Aggression is only one method of communicating anger. My family of origin tended towards passive aggression or passively withholding anger. Anger turned inwards leads to depression and resentment. Building resentment can make one snap if one does not have an opportunity to assertively express one’s angry feelings, and one’s needs and wants. Sometimes simply expressing oneself can release internal pressure. This is partly what therapy is for, a place and time in your life when you can release some of the internal psychic pressure building up inside.

Anger Management is a place and opportunity to learn skills to create awareness of when one is angry, and figure out alternate ways besides aggression, rage or passive-aggression to respond to anger. Another important detail I learned is that Anger Management is not therapy. It is psycho-education involving a workbook, homework and weekly meetings. I have not yet developed an Anger Management Group in Pasadena, but if you are interested, please let me know and I will start a waiting list. See my Contact page.


The Efficacy of Psychodynamic Psychotherapy

This excellent, yet technical article, with good statistics, attests to studies demonstrating the value of psychodynamic therapy. In brief, Jonathan Shedler, Psychologist, outlines 7 specific qualities of psychodynamic therapy.

These are (paraphrasing):

1. Focus on expression of emotion
2. Exploration of attempts to avoid distressing thoughts/feelings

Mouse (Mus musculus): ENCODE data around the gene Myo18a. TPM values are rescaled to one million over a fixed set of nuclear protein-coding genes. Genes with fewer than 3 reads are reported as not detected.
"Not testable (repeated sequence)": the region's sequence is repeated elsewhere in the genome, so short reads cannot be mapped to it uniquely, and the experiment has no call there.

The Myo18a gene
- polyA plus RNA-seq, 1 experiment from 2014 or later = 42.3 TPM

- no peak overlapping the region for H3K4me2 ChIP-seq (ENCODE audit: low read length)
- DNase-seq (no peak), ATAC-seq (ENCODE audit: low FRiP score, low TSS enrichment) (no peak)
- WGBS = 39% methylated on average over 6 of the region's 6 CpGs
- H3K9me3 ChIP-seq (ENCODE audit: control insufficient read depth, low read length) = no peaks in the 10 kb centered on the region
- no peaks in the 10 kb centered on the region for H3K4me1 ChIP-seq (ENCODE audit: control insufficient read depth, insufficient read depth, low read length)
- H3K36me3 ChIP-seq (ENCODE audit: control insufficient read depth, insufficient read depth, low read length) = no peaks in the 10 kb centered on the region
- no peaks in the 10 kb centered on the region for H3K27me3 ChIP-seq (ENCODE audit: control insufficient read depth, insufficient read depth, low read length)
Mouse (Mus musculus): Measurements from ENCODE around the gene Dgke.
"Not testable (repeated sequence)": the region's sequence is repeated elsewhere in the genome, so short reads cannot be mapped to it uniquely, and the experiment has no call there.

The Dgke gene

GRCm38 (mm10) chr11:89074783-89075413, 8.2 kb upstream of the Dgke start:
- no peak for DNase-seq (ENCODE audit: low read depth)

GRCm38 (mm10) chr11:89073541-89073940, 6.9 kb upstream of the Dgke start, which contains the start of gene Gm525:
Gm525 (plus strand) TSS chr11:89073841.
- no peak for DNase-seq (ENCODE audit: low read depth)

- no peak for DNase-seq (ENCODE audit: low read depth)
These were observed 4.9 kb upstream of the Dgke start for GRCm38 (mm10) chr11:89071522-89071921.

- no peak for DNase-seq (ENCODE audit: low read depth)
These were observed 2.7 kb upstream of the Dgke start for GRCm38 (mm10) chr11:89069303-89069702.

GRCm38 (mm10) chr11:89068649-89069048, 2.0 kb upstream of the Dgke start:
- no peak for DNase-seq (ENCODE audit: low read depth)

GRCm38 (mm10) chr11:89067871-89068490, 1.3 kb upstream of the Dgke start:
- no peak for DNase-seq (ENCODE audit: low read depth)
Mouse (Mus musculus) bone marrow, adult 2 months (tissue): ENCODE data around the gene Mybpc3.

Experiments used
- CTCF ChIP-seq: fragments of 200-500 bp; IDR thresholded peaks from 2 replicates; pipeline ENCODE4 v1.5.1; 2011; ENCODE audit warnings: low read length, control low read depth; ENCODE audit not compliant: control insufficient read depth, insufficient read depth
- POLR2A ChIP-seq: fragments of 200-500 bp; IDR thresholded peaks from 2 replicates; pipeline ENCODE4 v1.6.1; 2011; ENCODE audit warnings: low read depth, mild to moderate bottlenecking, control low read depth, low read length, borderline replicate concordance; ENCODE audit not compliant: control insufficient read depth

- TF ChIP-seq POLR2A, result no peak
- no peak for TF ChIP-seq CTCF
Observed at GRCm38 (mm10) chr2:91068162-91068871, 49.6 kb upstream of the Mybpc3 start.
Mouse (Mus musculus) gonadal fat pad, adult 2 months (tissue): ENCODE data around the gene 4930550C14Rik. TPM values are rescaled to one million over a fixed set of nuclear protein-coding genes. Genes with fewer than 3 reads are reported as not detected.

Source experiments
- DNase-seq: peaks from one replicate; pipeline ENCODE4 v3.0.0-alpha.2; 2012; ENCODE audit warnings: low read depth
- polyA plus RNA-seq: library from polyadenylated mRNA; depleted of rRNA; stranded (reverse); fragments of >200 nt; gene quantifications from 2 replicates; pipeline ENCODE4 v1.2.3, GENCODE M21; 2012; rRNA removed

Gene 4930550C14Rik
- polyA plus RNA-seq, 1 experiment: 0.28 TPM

3. Identification of recurring themes and patterns
4. Discussion of past experience
5. Focus on interpersonal relations
6. Focus on therapy relationship
7. Exploration of fantasy life

This article is good for both practitioners and informed clients alike but includes plenty of jargon and psychological terms, so be warned! A pdf is available here.


The Journey of One Thousand Steps

Starts with the first blog post! I know blogging is not new, but I am new to blogging. An immediate challenge for a psychodynamically trained therapist like myself is that self-disclosure is not encouraged. And by “self-disclosure” I mean the various thoughts I might share on a blog! The stated reason for this, is that you, my readers, need to be able to project various feelings and explanations onto me, that is imagine what I am thinking or feeling as you sit opposite me in my therapy office telling me about your life.

The manner in which you make those feelings obvious, or the manner in which I pick up on your feelings, or details about your explanations, and then ask, or make verbal observations, or guess at them, are all major components of psychotherapy. The idea is that you are not supposed to know too much about me. That way you create some story about me and react to your version of me in your head (and heart). We explore and attempt to make conscious that process, while also talking about your relationships and daily life. The general idea is that how you do this with me in the room is mirrored by how you do it in your life, with others.

Of course, in 2014 with social media rampant across the virtual land, and companies like Google, Facebook and Twitter encouraging us to connect, connect, connect, not saying a lot about ourselves feels odd and different. But therapy is “odd and different” when compared to connecting on social media. I am “showing” myself on this blog and website, not to be your friend exactly, but to (potentially) be your therapist. We can be friendly in that process, but being friends would make psychotherapy more difficult rather than less difficult.

So despite those difficulties and challenges, I am also taking a first step on my one thousand step journey of blogging as a psychotherapist. Welcome.


Psychotherapy San Francisco